The proposed Rule lists twelve examples of its application. Some important distinctions are drawn by the examples. One such distinction is that payment by a company to a contractor for labor at a set rate, leaving the contractor to determine how to pay its workers, will not be considered direct and immediate control over the employee’s wages unless the company establishes the rate the contractor must pay its employees. Another distinction relates to supervisory control, cautioning companies that if they manage the performance of workers provided by a contractor, as opposed to merely reassigning or rearranging such workers in response to complaints about quality of work, the company has exercised direct and immediate supervisory control. Additional distinctions address franchise relationships, temporary staffing agencies, and the impact of unexercised contractual rights to discipline or manage performance of employees of another business.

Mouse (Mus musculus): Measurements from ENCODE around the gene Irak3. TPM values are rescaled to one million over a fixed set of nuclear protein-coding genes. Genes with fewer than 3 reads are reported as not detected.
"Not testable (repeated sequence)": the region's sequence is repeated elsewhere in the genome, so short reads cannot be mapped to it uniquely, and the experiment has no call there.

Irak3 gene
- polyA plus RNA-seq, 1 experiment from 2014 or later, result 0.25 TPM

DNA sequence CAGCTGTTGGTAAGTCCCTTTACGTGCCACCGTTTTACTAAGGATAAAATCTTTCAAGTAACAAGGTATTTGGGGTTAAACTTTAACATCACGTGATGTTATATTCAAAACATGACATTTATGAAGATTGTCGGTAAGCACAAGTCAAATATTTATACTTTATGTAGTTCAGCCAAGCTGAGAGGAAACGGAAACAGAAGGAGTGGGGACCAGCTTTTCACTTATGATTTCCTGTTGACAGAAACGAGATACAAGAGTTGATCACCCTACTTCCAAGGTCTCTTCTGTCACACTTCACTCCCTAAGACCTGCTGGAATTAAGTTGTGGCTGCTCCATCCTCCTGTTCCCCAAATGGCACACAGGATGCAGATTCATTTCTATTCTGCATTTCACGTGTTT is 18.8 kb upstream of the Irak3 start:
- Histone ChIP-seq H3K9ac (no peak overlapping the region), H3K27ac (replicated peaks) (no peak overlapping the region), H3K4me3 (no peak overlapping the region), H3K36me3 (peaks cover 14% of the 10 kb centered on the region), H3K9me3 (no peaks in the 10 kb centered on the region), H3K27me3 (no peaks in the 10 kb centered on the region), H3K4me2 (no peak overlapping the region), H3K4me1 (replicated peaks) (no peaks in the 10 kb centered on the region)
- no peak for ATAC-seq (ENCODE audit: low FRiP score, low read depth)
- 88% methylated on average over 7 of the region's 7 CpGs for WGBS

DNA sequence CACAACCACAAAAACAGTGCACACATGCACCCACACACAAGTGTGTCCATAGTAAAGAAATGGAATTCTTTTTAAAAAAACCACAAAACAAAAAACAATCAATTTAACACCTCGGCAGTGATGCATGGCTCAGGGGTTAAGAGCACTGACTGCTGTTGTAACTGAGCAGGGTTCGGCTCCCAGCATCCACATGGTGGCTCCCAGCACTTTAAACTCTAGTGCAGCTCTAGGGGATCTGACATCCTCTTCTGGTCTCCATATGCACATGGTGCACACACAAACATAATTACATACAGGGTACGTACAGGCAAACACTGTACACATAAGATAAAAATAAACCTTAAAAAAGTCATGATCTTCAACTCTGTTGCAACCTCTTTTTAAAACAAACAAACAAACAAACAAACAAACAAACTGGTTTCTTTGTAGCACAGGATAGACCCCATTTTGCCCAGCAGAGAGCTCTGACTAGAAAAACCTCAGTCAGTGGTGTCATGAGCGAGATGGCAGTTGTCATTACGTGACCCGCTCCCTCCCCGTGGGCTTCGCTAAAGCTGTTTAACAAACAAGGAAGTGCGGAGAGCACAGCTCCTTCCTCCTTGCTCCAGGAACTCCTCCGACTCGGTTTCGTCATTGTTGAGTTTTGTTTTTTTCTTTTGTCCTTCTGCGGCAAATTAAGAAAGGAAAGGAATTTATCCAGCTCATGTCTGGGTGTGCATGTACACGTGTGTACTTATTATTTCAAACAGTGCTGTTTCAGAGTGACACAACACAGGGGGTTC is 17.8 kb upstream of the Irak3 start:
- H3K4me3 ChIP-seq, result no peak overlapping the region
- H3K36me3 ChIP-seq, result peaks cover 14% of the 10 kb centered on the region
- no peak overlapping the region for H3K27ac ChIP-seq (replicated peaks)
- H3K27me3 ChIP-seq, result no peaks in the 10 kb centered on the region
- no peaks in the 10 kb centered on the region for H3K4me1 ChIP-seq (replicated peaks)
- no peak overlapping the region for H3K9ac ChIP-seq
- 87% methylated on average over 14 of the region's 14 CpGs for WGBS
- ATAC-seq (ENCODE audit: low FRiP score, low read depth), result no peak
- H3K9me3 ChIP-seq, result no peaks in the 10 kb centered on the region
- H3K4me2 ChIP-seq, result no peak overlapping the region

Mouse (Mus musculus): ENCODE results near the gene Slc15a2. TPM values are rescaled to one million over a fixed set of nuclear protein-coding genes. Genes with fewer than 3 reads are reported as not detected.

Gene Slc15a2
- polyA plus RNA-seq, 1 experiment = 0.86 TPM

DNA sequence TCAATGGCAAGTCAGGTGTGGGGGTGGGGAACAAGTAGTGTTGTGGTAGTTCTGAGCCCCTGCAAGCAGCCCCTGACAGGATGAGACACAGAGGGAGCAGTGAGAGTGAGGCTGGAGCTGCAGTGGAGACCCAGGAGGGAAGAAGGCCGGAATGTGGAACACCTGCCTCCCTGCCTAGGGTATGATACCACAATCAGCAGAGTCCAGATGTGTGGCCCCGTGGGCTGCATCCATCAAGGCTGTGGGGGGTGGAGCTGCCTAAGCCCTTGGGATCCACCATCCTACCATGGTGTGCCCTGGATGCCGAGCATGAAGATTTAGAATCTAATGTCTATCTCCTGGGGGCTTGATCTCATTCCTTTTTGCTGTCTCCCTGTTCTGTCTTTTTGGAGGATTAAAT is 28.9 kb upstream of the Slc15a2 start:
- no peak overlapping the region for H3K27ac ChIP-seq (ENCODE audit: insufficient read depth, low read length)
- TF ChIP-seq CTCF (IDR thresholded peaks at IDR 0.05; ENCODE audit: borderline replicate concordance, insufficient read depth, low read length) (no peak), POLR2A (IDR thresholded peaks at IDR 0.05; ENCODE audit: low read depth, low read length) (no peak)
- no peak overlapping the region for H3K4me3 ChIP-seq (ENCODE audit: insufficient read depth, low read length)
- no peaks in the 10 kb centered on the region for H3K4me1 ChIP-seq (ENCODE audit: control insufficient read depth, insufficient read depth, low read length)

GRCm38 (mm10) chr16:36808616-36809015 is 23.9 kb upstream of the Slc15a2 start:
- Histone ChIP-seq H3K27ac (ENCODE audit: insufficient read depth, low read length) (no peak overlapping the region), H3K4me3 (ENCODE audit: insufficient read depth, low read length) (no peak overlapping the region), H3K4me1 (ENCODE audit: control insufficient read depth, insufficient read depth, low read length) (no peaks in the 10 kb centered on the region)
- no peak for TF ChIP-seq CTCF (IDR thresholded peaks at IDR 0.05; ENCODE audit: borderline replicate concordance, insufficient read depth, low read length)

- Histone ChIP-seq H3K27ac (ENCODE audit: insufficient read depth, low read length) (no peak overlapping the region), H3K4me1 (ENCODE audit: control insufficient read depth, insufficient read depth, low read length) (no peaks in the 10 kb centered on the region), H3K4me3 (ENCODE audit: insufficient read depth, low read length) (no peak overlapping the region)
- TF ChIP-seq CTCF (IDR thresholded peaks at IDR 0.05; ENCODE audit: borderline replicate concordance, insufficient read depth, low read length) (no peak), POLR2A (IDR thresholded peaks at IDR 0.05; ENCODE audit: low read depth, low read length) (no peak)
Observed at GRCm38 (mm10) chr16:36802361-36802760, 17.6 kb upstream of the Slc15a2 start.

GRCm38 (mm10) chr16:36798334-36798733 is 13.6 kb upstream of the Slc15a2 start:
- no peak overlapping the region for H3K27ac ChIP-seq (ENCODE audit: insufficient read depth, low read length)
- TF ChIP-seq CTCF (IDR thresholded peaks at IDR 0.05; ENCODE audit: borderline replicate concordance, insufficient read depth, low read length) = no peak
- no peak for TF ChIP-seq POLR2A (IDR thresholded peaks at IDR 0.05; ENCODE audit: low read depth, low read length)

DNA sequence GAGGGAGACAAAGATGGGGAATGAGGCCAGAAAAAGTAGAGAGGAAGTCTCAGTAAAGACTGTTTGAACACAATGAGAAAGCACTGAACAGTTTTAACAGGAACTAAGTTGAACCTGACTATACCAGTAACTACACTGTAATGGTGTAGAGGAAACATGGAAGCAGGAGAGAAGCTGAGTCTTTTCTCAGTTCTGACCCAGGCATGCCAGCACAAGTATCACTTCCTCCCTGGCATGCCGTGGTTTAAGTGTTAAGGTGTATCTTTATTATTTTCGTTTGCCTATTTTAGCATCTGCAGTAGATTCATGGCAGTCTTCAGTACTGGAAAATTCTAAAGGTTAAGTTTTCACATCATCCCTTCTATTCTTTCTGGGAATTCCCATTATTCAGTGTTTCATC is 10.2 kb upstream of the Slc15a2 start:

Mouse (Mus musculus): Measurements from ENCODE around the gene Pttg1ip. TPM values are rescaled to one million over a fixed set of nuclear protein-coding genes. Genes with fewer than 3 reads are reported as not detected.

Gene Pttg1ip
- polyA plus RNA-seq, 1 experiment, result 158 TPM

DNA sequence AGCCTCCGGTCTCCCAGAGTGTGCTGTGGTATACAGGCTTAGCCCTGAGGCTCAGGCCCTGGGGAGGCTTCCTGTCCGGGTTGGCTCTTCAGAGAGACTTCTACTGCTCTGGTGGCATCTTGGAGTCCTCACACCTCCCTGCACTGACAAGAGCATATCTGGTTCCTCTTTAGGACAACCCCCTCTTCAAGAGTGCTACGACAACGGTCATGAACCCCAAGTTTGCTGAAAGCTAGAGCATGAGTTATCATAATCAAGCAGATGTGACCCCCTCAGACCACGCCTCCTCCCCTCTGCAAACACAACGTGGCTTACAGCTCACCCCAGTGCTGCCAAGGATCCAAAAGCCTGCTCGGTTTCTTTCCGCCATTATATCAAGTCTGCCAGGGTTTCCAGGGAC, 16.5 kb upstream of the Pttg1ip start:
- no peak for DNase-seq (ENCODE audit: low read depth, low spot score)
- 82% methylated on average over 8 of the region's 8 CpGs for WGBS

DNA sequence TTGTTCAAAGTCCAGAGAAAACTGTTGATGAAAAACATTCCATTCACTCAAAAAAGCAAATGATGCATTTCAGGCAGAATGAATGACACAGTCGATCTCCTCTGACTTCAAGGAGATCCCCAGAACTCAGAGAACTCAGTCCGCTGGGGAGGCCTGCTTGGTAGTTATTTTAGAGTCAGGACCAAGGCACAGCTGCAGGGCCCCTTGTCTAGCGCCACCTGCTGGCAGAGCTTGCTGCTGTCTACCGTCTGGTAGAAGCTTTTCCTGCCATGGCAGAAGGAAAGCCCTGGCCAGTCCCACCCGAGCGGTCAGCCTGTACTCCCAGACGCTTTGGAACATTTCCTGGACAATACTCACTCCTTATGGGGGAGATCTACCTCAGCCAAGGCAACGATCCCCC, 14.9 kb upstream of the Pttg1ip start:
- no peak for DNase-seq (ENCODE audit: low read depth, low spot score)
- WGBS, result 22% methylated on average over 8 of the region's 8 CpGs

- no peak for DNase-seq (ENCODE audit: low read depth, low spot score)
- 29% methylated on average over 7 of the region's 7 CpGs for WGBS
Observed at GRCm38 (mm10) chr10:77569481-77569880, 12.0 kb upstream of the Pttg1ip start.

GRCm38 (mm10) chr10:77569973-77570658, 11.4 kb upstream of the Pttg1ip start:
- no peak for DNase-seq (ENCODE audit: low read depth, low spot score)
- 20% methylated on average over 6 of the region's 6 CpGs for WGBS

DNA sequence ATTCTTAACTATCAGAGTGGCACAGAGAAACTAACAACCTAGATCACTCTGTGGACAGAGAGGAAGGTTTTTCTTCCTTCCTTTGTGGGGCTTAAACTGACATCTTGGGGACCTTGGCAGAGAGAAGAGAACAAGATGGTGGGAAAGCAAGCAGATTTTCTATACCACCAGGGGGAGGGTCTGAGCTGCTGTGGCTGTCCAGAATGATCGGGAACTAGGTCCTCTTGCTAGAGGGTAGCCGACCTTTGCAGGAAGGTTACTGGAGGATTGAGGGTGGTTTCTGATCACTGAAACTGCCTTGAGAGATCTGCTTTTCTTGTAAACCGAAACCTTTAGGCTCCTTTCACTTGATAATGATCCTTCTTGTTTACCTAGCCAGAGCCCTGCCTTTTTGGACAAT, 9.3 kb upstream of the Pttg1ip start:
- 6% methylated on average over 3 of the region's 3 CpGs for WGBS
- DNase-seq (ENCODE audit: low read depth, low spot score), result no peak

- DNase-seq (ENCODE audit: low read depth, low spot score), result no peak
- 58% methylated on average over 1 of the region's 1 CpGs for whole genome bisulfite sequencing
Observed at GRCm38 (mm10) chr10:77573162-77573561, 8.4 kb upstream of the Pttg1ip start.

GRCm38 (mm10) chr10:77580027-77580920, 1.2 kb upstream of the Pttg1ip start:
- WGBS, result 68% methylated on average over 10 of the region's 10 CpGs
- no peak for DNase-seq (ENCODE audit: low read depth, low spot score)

This proposed Rule represents a substantial departure from the test the Board announced in 2015 in Browning-Ferris Industries of California, Inc., d/b/a BFI Newby Island Recyclery, 362 NLRB No. 186 (2015), in which the Board stated that it would not require proof that a putative joint employer exercised any “direct and immediate” control over the essential working conditions of another company’s workers. The proposed Rule flatly rejects that standard and the position the Board took in Browning-Ferris that it would find joint employment where a company’s control over another business’s workers was indirect, limited and routine, or contractually reserved but never exercised.
In the preamble to the proposed Rule, the Board explained its rationale for making this change through rulemaking as well as its rationale for the substantive change to the Board’s approach to joint employment.